Released by Valve, Half-Life 2 is an icon of voodoo gaming as a whole, not just its genre of First-Person Shooting. The game is available for weekday I believe is anything running Nvidia’s SOC, and outright requires a controller to play. Never having played a Half-Life game before, I was quite excited at the opportunity. I’ve spent the part few weeks playing through this game, and this is my review.
The protagonist for the Half-Life franchise, as well as its face, is that of Gordon Freeman, and I assumed his role for the entirety of the game. The story for this game is one that’s heavily steeped in science fiction. This game picked up where its prequel left off, and opening with a sequence of Gordon being spoken to by a mysterious character, only to awaken on a subway heading for City 17, which is located somewhere in Eastern Europe. This place is completely overrun and occupied by the invading force known as the Combine, who are an aggressive empire from another dimension. Shortly after disembarking, I meet up with a member of the human resistance, and embark on my journey as Freeman from there. As the story progresses, you meet up with some of the characters from the original Half-Life, as well as get your arms around who this game’s antagonist is.
The narrative touches on a few different points, from teleportation devices, to aliens (both hostile and friendly) from other dimensions, oppressive government (by aliens), and even an underground railroad of sorts, as all the people and aliens that are part of the resistance are attempting to assist Freeman on his journey. All told, the story was good. What I learned as I Googled around about the game, was that how the story was told was somewhat groundbreaking, in that the characters looked me in the eye and spoke to me. With the state of modern gaming, this is taken for granted, but apparently this was one of the early games to take advantage of this mechanic. Kudos to Valve for being so forward thinking, back in 2004, when it debuted. I only have gripe about the story, and a small one at that.
Half-Life 2 doesn’t offer any sort of recap. Now, in Valve’s defense, this is a sequel and I take it that the devs assumed that players would have already completed the first game and thus have context for this one. With this being my first foray into the franchise, I was lost as to what the larger story was. So if you’re new to the franchise like I was, Google is your friend here if the story is important to you. With the game being around for more than a decade, there’s ample reading and viewing material out there. And while not spoiling the ending, it sets up its sequel, so everything isn’t tied up in a neat little bow. I guess my takeaway from it was that I found it enjoyable, but at times characters would reference things for which I had no understanding.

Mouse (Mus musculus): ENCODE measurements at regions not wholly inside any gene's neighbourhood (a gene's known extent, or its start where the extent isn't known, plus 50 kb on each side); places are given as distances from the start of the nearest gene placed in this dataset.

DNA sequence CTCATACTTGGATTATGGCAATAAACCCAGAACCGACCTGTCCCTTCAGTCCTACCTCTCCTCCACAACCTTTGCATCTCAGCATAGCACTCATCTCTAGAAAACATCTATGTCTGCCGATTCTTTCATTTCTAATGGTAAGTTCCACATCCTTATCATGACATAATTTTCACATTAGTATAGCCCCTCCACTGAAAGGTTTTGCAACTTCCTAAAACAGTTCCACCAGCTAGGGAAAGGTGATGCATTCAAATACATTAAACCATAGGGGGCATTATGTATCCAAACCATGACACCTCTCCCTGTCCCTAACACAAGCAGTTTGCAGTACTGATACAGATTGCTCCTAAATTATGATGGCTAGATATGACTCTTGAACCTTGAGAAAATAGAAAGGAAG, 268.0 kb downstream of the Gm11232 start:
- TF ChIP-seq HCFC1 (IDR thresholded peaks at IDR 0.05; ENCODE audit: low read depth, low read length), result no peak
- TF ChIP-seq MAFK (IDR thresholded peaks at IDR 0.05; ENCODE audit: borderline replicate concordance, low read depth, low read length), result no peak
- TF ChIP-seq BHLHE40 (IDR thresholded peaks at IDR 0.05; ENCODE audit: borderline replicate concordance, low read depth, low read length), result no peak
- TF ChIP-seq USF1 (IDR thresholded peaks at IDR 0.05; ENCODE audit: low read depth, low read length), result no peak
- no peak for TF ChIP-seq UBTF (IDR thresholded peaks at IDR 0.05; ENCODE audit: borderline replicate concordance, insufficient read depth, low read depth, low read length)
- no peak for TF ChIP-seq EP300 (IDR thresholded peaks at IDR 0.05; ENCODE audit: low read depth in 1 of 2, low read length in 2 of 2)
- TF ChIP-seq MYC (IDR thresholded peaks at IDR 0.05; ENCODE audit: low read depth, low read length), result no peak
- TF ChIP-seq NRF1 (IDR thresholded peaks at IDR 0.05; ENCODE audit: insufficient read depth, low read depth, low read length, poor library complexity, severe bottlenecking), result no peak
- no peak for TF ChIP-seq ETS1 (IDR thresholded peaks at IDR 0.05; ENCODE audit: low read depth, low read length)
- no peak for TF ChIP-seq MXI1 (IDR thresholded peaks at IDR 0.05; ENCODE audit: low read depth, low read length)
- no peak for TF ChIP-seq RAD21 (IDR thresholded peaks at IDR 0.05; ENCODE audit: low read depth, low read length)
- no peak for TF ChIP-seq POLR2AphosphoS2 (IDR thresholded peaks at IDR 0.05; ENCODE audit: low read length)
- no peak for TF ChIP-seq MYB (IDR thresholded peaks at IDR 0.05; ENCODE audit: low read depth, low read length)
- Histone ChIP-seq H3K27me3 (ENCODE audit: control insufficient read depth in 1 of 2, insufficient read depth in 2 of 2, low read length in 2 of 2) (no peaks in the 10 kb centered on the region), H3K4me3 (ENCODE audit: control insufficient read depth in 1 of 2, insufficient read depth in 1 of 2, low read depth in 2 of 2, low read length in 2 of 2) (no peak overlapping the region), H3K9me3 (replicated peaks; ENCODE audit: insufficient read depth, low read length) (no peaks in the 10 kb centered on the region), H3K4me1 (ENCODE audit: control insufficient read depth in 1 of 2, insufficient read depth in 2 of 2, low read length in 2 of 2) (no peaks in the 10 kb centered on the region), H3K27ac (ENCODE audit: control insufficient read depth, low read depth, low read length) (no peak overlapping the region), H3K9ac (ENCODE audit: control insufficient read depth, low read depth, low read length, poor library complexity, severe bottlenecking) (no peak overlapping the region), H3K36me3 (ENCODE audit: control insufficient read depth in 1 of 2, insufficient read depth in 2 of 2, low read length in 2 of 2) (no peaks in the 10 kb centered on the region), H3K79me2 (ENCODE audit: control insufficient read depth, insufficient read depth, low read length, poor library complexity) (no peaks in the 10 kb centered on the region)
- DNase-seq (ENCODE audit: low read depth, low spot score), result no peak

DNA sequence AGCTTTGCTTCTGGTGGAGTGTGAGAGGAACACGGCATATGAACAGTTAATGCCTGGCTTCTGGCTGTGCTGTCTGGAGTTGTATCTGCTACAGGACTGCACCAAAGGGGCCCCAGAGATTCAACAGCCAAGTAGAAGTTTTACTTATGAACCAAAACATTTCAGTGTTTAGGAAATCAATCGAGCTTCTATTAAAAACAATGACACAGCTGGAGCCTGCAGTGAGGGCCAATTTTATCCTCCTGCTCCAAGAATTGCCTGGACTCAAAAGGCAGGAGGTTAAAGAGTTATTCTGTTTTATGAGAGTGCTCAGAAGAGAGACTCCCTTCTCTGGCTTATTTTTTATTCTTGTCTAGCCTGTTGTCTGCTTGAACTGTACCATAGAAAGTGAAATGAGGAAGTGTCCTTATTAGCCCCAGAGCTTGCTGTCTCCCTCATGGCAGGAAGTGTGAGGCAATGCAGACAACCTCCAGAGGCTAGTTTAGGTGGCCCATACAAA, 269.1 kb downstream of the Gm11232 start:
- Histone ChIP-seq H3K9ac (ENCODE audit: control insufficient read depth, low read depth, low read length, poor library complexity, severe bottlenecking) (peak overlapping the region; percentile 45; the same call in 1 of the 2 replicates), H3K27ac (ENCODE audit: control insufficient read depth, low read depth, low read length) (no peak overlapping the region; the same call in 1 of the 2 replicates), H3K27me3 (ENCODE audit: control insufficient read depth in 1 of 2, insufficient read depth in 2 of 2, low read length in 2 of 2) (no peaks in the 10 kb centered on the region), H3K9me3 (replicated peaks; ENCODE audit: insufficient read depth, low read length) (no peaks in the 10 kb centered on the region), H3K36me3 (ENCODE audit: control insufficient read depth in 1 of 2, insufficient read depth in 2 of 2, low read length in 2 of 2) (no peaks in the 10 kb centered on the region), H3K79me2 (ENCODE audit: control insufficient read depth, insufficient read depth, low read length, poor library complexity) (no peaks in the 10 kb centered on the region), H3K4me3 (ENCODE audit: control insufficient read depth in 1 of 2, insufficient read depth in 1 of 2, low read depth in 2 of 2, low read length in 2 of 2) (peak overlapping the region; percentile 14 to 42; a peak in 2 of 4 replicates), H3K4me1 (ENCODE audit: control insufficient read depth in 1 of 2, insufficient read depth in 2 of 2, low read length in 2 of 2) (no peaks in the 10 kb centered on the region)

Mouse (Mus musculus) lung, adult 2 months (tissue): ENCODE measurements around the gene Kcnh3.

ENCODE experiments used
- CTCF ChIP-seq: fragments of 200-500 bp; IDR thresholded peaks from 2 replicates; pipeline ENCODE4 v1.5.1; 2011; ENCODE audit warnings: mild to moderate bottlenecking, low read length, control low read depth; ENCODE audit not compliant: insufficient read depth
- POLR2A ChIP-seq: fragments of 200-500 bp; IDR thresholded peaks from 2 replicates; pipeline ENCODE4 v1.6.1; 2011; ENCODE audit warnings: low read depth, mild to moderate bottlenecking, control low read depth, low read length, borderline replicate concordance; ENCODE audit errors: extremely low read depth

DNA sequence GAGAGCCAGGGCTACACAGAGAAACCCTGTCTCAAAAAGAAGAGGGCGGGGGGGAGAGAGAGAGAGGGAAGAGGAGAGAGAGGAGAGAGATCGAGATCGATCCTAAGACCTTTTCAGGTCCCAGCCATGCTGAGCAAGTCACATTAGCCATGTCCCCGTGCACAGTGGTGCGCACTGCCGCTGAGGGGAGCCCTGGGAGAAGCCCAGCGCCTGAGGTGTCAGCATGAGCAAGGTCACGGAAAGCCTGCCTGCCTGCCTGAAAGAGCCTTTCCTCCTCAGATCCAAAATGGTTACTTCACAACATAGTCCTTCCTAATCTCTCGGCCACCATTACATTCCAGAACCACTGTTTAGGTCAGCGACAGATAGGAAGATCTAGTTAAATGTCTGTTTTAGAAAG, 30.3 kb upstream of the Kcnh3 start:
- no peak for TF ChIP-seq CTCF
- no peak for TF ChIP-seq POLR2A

The gameplay of Half-Life 2 is solid, and a shooter through and through. It’s not as simplistic as say the early Doom or Heretic games of yore (red key opens red door, to reveal blue key, etc), it’s largely just killing things along a predefined path while occasionally being spoken to about where I am or what I’m supposed to do next. But despite the fact that, in some ways the game shows it’s age of 11 years, the flow between action and NPCs “dialoguing” with you (Gordon never actually speaks in this game), it works and works WELL. And speaking of the action, this game has it in spades. Not only did I run around and generally cause mayhem by shooting things with close to dozen different weapons, but there were times I went though zombie infested parts of town, rode an armed jet ski, drove an armed dune buggy, used shoulder mounted rocket launchers that I guided with a laser sight, and more. If you like action, there’s plenty of it in this game to keep you from betting bored.
The settings/locations were varied as well, ranging from the seashore, to urban buildings, to the inside of a castle, to a nasty sewer (with the jet ski), and more. There was also a great variety in the kinds of enemies I encountered, ranging from humanoids in SWAT armor, to quadrapedic “spiders” that mimicked Face Huggers from Alien, to giant walking mechs, to flyers, to the zombified humans, giant insects, and so on. I seemed to encounter different combinations of enemies in each of the different environments, so you’d face one kind for a while, then the entire makeup would flip (enemies and setting), and you’d have to adjust a bit. Valve did a good job shaking things up every so often. And while the action is the focus of this game, that’s not to say that there aren’t puzzles. I found on a few occasions that I had to move objects around, found in the nearby environment, in order to progress through the game. For example, I might have to cross a chasm that is just too wide to jump, so I would need to find a plank to lay across it. At other points, it might be stacking boxes in order to climb up them. Nothing complicated, but it was nice to experience them, and see how they fit into the environment.